A word game for smartphones launched just a year ago by an Aroostook County businessman has turned a one-person home-based business into a multi-employee company that can design and support products for popular platforms and in different languages.
Christopher York’s 7 Little Words game took off after being featured in Apple’s App Store in May 2011, hitting 1.5 million downloads quickly. It was the latest and by far the most successful game York had developed out of his home-based business, Blue Ox Technologies, in Caribou.
That would have been a nice enough story.
But 7 Little Words is approaching 5 million downloads, with an average of 3,000 a day, and its hit status has allowed the small company to expand its reach well beyond the walls of its Caribou home.
Today, York has eight employees around the state that work on technical support, programming, content editing and more, and he has contracted puzzle makers working all across the United States and Canada.
The game is available for both the Apple and Android phones, with a version soon to be available on the Kindle tablet. There’s a French and a Spanish version. And York has just worked out a syndication deal with Universal Uclick to offer a daily print version of the game in newspapers around the world.
“I don’t know if it’s really sunken in at this point. I’m really kind of amazed at how it’s taken off,” said York, 43, who is running the business out of his home in northern Maine.
Typically what happens in the App Store is a game becomes popular fast, climbs the charts and is gone almost as quickly, said York. While 7 Little Words isn’t as popular as it was when it first launched, it’s been steady over the past year, and at a pretty high level, he said.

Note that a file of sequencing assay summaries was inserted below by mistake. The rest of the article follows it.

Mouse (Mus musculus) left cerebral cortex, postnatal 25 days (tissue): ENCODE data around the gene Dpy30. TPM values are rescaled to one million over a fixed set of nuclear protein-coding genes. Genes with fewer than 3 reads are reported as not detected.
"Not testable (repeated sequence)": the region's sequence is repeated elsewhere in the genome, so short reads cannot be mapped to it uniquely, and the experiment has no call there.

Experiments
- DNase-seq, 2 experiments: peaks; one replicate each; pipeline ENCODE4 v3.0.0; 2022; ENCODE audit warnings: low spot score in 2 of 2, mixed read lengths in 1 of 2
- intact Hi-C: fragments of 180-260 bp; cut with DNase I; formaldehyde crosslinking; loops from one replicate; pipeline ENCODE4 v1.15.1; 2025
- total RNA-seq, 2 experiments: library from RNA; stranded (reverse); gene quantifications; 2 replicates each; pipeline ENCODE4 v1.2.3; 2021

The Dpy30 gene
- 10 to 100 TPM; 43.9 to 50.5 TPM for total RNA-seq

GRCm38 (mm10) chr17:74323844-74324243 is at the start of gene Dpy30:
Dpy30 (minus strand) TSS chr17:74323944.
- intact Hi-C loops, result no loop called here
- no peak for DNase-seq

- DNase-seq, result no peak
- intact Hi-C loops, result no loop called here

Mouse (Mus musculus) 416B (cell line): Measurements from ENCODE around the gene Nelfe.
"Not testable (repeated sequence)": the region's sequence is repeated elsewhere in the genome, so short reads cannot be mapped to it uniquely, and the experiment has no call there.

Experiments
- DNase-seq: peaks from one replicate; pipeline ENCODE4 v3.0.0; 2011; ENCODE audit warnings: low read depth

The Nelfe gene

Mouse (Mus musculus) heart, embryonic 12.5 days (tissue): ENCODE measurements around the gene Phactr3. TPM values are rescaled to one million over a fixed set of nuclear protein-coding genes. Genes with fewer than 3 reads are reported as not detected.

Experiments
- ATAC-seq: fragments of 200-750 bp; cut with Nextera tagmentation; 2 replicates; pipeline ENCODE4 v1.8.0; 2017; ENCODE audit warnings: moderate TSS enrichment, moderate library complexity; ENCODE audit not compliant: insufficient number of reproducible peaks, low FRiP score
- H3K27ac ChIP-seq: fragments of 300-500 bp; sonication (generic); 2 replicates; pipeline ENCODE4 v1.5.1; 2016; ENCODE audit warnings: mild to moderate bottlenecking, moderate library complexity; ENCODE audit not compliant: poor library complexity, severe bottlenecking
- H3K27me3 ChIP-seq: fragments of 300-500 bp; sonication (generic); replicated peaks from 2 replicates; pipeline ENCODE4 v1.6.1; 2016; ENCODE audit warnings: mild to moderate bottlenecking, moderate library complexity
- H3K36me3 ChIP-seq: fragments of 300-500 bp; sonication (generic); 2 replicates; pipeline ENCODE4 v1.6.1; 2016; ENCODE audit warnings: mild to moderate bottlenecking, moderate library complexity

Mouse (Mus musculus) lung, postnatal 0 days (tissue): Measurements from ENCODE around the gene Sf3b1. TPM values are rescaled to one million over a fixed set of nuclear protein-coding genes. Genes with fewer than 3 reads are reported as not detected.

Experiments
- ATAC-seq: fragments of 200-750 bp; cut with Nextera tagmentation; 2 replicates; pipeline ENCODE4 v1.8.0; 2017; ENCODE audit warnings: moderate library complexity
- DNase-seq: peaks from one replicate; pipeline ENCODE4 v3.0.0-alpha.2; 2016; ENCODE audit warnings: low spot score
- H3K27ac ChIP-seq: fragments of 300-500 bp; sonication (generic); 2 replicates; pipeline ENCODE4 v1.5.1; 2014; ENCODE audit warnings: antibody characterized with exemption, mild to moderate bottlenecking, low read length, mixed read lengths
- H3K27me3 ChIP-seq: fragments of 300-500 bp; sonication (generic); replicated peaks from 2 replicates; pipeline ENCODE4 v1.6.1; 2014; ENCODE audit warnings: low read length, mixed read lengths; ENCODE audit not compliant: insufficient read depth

For a comparison, the popular Angry Birds game just hit a billion downloads, York said. But those games are in a different league from just about every other offering, he noted. York’s game is pretty much the opposite of games like Angry Birds; it’s simple, text-based, and totally cerebral.
“It kind of speaks to the fact that it’s not just about how much bling there is in the game,” said York. “It’s the game itself and whether it’s compelling.”
One of the reasons for his game’s success has been the recurring revenue model he’s established. The initial game is free and comes with 50 or so puzzles as well as a new free puzzle every day. But Blue Ox also offers packs of 50 puzzles, at 99 cents each. The company has a lot of people who have bought every pack. In fact, York said, the company pays for all its costs in producing a new puzzle pack within two to three days of publishing it.
As the game’s popularity spread, York realized he needed to start hiring people.
“I tried to hang on as long as I could, doing everything myself; it was becoming increasingly obvious I just couldn’t do everything,” said York.
He started his expansion by offering technical support, as he was getting hundreds of emails from customers needing help to solve technical problems and other issues. He initially tried contracting with a tech support service, but that didn’t work, so he hired some family members to do the work part-time.